(Weekly Column)

I never thought I’d be working as a gay advocate at the age of 40. My involvement in the LGBT movement began my junior year of college at the University of Florida. Each week, a group of openly LGBT students, as part of a speaker’s bureau, would sit in front of a sociology class and field questions from the students.

At times, it felt scary to be so vulnerable and exposed. It was invigorating, however, to watch our peers transform from opponents to allies in front of our eyes. There were times when students snickered at us when we walked into a classroom and then shook our hands by the time we left. The process of changing minds and engaging students was energizing — even addictive. It is this phenomenon of witnessing tangible progress in real time that has kept me fighting for equal rights to this day.

My senior year of college I started a non-profit organization, Sons & Daughters of America. The goal was to begin a conversation with the American people about who LGBT people truly were and what this group wanted. We began with simple messages, such as billboards proclaiming LGBT people to be “Valued Friends and Family” – which was important, because at this time Dan Quayle and the Christian Coalition were promoting the GOP as the party of “Family Values”. Another ad, placed in college newspapers, was headlined “Tony Is Gay” and told the story of two friends – one gay and the other straight – who liked to work out at the gym together.

What I learned from the speaker’s bureau and from my efforts at Sons & Daughters of America is that simplicity in messaging works. The majority of people I spoke to were ignorant of the most basic facts about the lives of LGBT people. These individuals would ask questions such as:

1)     How do you know it isn’t a phase?

2)     Can sexual orientation be changed?

3)     Why do gay activists seem so angry?

4)     Can children be taught to be homosexuals?

5)     Are gay people against religion?

When you boiled all the questions down to their essence, people basically wanted to know three things:

1)     Who are you?

2)     What do you want?

3)     Are you a threat?

Once these three questions were satisfactorily answered, opposition seemed to soften.

Of course, the task of answering these questions today is both easier and more difficult than it was in the late 90’s. It is simpler in the sense that more people know someone who is openly gay, which tends to obliterate myths and misconceptions. It is tougher because there is a tightly organized, well-funded opposition that has perfected the art of feeding fears by pumping noxious lies into the public square.

Last year, my current organization, Truth Wins Out, conducted focus groups with midwestern churchgoers. Sadly, the stubborn stereotypes and misinformation that I saw in University of Florida classrooms are alive and well today. Much of the public is still shockingly ignorant of Homosexuality 101. They have basic questions they want answered before they are comfortable supporting concepts such as marriage equality.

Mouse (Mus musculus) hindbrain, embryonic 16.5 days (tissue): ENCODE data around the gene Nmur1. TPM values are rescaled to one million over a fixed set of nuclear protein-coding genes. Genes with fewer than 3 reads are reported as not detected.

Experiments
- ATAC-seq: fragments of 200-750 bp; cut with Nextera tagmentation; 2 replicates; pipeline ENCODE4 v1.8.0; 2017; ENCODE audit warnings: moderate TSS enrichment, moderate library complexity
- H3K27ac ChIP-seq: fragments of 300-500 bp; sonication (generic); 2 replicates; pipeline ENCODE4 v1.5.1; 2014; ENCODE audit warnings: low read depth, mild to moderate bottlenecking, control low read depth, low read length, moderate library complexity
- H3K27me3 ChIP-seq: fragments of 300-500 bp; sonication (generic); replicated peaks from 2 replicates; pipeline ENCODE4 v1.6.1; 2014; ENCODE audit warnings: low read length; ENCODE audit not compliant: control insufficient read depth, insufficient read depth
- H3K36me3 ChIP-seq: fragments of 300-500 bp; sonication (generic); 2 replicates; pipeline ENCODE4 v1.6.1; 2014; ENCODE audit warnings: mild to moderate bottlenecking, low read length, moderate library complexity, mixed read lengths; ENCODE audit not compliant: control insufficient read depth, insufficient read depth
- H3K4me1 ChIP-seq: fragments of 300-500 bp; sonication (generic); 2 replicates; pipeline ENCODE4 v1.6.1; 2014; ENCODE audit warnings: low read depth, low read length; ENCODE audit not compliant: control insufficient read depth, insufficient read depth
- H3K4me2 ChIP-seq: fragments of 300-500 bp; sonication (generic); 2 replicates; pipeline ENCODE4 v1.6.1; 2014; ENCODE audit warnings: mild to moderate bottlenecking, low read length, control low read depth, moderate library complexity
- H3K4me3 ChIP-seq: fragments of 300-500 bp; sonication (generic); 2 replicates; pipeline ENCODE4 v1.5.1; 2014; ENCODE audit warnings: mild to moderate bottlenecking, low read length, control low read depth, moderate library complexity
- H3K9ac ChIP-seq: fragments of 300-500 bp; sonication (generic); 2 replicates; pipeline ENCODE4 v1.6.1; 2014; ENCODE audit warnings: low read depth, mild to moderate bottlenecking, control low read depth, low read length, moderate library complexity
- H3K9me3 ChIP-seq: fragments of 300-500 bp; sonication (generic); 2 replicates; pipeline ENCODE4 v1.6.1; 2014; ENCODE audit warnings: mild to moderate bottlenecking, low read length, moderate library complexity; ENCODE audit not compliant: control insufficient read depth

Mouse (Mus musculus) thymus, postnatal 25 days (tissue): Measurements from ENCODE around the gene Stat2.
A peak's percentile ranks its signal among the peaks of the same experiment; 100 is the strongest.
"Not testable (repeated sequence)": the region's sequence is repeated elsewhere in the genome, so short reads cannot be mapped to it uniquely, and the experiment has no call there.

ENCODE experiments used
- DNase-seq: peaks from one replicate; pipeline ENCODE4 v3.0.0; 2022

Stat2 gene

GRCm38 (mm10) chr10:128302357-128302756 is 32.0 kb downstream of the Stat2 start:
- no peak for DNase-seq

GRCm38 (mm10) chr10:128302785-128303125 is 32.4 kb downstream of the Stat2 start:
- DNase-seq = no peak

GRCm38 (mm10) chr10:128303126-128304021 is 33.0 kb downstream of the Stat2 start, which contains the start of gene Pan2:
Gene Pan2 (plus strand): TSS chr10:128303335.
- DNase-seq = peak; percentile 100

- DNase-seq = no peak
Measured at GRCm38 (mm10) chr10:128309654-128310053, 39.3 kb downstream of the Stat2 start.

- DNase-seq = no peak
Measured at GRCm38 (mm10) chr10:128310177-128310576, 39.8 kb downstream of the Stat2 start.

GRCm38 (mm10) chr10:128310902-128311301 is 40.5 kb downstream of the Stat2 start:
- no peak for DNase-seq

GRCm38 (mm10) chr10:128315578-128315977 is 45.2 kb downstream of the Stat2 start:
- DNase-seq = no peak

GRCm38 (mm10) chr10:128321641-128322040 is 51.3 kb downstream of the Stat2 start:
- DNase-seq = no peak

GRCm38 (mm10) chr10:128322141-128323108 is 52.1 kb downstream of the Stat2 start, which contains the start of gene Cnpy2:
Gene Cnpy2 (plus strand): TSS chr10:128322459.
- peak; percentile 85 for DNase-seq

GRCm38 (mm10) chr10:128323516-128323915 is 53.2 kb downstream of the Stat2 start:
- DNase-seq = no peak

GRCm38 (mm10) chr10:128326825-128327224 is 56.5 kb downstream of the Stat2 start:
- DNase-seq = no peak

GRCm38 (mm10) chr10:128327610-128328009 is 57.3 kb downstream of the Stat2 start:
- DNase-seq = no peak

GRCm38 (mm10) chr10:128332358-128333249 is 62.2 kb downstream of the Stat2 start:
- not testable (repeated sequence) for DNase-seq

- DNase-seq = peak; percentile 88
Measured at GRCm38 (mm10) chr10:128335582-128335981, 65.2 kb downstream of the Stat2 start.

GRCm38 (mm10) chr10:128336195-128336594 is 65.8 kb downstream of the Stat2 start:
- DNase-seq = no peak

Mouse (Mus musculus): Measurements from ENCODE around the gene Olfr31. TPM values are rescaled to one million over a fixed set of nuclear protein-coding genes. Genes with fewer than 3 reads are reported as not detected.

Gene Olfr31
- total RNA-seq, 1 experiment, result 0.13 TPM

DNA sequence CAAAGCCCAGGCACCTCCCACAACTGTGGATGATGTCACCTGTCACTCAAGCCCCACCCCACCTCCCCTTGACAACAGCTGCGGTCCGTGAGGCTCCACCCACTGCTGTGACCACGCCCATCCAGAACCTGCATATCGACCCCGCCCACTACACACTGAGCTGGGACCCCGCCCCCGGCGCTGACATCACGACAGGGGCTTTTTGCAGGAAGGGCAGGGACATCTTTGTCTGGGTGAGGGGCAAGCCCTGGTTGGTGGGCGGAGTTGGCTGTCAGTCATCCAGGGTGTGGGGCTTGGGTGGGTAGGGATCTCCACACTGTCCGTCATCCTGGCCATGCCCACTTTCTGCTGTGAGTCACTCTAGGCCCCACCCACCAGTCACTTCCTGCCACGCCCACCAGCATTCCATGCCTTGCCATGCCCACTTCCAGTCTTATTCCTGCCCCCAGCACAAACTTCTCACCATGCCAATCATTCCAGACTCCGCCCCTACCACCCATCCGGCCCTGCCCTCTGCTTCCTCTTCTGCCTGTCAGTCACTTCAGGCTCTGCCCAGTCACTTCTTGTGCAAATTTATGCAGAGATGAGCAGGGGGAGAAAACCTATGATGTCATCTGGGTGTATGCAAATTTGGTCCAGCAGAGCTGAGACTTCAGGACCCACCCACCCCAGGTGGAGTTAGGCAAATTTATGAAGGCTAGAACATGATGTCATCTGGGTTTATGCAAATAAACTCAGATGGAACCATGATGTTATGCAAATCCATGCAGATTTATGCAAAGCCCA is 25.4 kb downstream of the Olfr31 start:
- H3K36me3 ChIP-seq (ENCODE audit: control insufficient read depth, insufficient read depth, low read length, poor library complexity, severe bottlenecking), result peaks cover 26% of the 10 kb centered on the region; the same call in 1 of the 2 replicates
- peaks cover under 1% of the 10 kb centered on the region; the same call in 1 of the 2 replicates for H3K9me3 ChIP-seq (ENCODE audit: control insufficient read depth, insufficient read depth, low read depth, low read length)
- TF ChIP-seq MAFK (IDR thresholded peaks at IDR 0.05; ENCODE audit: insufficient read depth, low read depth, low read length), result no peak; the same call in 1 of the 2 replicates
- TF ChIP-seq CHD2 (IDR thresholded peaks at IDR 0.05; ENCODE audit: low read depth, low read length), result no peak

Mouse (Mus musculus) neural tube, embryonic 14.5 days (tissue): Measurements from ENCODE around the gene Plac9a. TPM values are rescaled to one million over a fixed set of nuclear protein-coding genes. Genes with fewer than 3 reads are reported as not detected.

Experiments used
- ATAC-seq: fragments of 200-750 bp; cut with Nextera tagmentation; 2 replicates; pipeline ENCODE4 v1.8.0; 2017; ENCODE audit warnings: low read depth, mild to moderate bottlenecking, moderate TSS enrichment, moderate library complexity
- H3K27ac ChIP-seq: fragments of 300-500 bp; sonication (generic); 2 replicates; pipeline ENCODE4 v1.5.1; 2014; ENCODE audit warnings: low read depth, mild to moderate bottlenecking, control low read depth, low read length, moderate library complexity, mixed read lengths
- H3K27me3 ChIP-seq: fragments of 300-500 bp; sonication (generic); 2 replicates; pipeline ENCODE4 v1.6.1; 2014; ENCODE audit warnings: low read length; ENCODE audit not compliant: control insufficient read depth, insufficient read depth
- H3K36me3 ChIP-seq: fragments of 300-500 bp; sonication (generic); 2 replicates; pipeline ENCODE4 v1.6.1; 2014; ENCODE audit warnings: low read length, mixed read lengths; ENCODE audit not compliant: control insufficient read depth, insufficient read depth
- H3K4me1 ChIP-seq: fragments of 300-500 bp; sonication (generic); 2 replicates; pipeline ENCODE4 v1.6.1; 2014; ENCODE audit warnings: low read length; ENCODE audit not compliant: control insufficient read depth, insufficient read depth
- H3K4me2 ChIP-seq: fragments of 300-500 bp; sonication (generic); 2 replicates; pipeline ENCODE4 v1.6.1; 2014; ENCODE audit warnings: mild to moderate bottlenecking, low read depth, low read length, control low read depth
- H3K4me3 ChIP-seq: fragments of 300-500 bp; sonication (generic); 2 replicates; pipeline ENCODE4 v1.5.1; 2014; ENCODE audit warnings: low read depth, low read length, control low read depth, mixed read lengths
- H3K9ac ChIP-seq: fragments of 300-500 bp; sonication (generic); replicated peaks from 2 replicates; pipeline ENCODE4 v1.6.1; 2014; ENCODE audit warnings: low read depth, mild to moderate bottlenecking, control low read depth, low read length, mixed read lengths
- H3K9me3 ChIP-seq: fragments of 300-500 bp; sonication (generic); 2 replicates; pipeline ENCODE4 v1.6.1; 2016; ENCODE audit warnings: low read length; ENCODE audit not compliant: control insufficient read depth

Unfortunately, the LGBT movement has jumped the gun and presumed that the American people are way ahead of where they actually are. We are asking a majority to vote in favor of marriage rights, when too many people still harbor irrational fears about the affect LGBT people have on children.

This point was painfully driven home in a new report authored by Dave Fleischer that examined how the Proposition 8 campaign, to prohibit same-sex marriage in California, was lost.

What he found was that in the last six weeks of the campaign, when both sides saturated the airwaves with television ads, more than 687,000 voters changed their minds and decided to oppose same-sex marriage. More than 500,000 of those, the data suggest, were parents with children under 18 living at home. Because the proposition passed by 600,000 votes, this shift alone more than handed victory to proponents.

The solution to this problem is twofold.

First, get back to basics and have an honest discussion with people. Let them know, in no uncertain terms, that gay people are actually less likely to molest children than heterosexuals. Introduce the public to straight children who grew up with LGBT parents with the message: Being around gay people does not turn one into a homosexual.

Second, we can no longer test market messages and ads during actual campaigns. To do so is the equivalent of a football team showing up to play in the Super Bowl without practicing. Try these ads out in various states without an LGBT question on the ballot. Learn from mistakes during this “dress rehearsal” and correct them in time for the “big show.”

It is time to get back to basics, before we basically keep losing referendums.